On February 2, 2017, the New York Appellate Division, First Department, issued a decision in Gordon v. Verizon Communications, Inc., No. 653084/13, 2017 WL 442871 (1st Dep’t 2017), approving the settlement of litigation over an acquisition by Verizon Communications (“Verizon”) and articulating a new test to evaluate the fairness of such settlements. The Gordon decision signals that New York will remain a friendly venue to disclosure-based M&A settlements and may see increased shareholder M&A lawsuits as a result
As we have repeatedly written about (here, here and here), Delaware Chancery Courts have spent the past year attempting to curtail, or eliminate altogether, M&A litigation settlements where the sole remedy is enhanced proxy disclosures. Chancellor Bouchard’s landmark decision in In re Trulia Stockholder Litigation, 129 A.3d 884 (Del. Ch. 2016), rejected these “disclosure-only” settlements, finding that the “enhanced” disclosures produced by such settlements were not “material or even helpful” to stockholders. The Chancery Court bemoaned the proliferation of disclosure-only settlements in Delaware, and indicated that these types of settlements would be met by “continued disfavor” unless the supplemental disclosures are “plainly material,” i.e., they must “significantly alter the ‘total mix’ of information made available.”
In Trulia’s wake, the number of M&A suits filed in Delaware plummeted—declining by almost 75% in the first half of 2016—as plaintiffs’ counsel opted to file in federal court or states other than Delaware in the hope of finding more hospitable fora for “disclosure-only” resolutions. READ MORE
On May 16, 2016, the United States Supreme Court handed down two decisions that may, in practice, limit the ability to access federal district courts. In Spokeo, Inc. v. Robins, No. 13-1339, 578 U.S. ___ (2016), the Supreme Court rejected the Ninth Circuit’s conclusion that statutory violations are per se sufficient to confer Article III standing, and, in Merrill Lynch, Pierce, Fenner & Smith Inc. v. Manning, No. 14-1132, 578 U.S. ___ (2016), the Court concluded that jurisdiction under Section 27 of the Securities and Exchange Act (Exchange Act) is limited to suits brought under the Exchange Act and state law claims that turn on the plaintiff’s ability to prove the violation of a federal duty.
On March 28, 2016, the Supreme Court denied a petition for certiorari review brought by Laurie Bebo, the former CEO of Assisted Living Concepts Inc., who challenged the constitutionality of proceedings conducted in an SEC administrative tribunal. Although the Court denied review, there are many more cases like it winding their way through the federal system, and in the likely event a split develops among the circuits, the Supreme Court may be inclined to address the issue, especially given the amount of attention the issue has received. Indeed, Bebo’s petition itself attracted the notice of celebrity entrepreneur Mark Cuban, who filed an amicus brief in her case arguing that the SEC’s administrative tribunal is a “farce” and unconstitutional.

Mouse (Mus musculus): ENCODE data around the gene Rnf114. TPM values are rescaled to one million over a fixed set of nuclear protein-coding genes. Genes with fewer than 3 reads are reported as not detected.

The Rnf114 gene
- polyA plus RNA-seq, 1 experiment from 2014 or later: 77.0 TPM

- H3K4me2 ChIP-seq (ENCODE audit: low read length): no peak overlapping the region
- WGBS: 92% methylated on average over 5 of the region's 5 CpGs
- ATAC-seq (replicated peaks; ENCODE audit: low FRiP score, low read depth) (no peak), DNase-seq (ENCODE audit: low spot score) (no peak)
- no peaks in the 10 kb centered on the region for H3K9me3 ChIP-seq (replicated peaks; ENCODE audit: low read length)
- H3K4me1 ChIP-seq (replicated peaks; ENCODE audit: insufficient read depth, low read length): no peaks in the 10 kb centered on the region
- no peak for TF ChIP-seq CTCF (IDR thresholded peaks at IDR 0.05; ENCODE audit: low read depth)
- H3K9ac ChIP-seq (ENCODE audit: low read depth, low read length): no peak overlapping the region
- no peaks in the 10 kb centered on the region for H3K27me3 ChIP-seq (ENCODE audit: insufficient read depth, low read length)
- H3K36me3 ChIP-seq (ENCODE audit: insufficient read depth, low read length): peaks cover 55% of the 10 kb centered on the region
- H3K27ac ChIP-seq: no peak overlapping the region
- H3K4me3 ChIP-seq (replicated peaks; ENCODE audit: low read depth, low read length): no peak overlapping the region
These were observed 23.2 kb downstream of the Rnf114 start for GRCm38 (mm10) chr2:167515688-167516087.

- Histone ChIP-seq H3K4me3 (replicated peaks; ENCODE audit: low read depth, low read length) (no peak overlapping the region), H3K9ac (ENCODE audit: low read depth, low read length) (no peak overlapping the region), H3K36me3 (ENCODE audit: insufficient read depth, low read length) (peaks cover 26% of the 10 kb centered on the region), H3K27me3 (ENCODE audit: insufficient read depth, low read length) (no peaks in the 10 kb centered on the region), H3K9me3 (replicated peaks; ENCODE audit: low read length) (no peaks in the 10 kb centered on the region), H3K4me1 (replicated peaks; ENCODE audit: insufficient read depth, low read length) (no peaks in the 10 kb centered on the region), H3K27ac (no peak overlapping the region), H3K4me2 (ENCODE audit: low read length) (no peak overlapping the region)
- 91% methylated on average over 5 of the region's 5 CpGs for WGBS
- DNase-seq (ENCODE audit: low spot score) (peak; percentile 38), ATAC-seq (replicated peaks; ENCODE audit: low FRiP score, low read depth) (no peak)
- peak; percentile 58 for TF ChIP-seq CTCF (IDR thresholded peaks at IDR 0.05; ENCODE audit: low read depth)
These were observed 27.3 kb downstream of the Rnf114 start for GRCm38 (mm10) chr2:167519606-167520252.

On March 22, 2016, the Supreme Court issued a decision permitting class plaintiffs to rely on “representative” or “sample” evidence to satisfy the prerequisites to class certification and certain elements of their claims. See Tyson Foods, Inc. v. Bouaphakeo, No. 14-1146, 2016 WL 1092414 (Mar. 22, 2016). This is one of the relatively few recent class action decisions by the Court that could be construed as something other than a victory for class defendants. As Justice Thomas stated in dissent, the decision arguably is inconsistent with the Court’s pro-defendant decisions in Wal-Mart and Comcast. We have previously discussed the Supreme Court’s recent class action jurisprudence, including the Wal-Mart and Comcast decisions.
Today, the Solicitor General filed a petition for a writ of certiorari in United States v. Newman, 773 F.3d 438 (2d Cir. 2014), asking the United States Supreme Court to address the standard for insider trading in a tipper-tippee scenario. Specifically, the Solicitor General argues that the Second Circuit’s Newman decision is in conflict with the Supreme Court’s 1983 decision in Dirks v. SEC, 463 U.S. 646 (1983), and the Ninth Circuit’s recent decision in United States v. Salman, No. 14-10204 (9th Cir. July 6, 2015). Because the Supreme Court grants certiorari in nearly three out of four cases filed by the Solicitor General, the likelihood of a cert grant in Newman is particularly high.
On March 24, 2015, the Supreme Court issued its much anticipated decision in Omnicare, Inc. v. Laborers District Council Construction Industry Pension Fund, No. 13-435, 2015 WL 1291916 (Mar. 24, 2015). With some significant caveats (discussed below), the decision is largely protective of issuers: it enshrines the distinction between “opinions” and “facts,” and generally makes it difficult to hold issuers liable for securities fraud based on statements of opinion.
In brief, the Court held that issuers that include opinions in a registration statement may be liable under Section 11 of the Securities Act of 1933 (the “Securities Act”) for making an untrue statement of fact only when the issuer does not subjectively believe the stated opinion. In so holding, the Court rejected the Sixth Circuit’s view that an honestly-held opinion that was at the time or later proved to be untrue could subject the issuer to liability. As the Court put it, Section 11 “is not, as the Court of Appeals and the [plaintiffs] would have it, an invitation to Monday morning quarterback an issuer’s opinions.”
Echoing a famous epistemological observation from The Big Lebowski, the Supreme Court today rejected the argument, for the most part, that a statement of opinion stands on the same footing as a statement of fact. READ MORE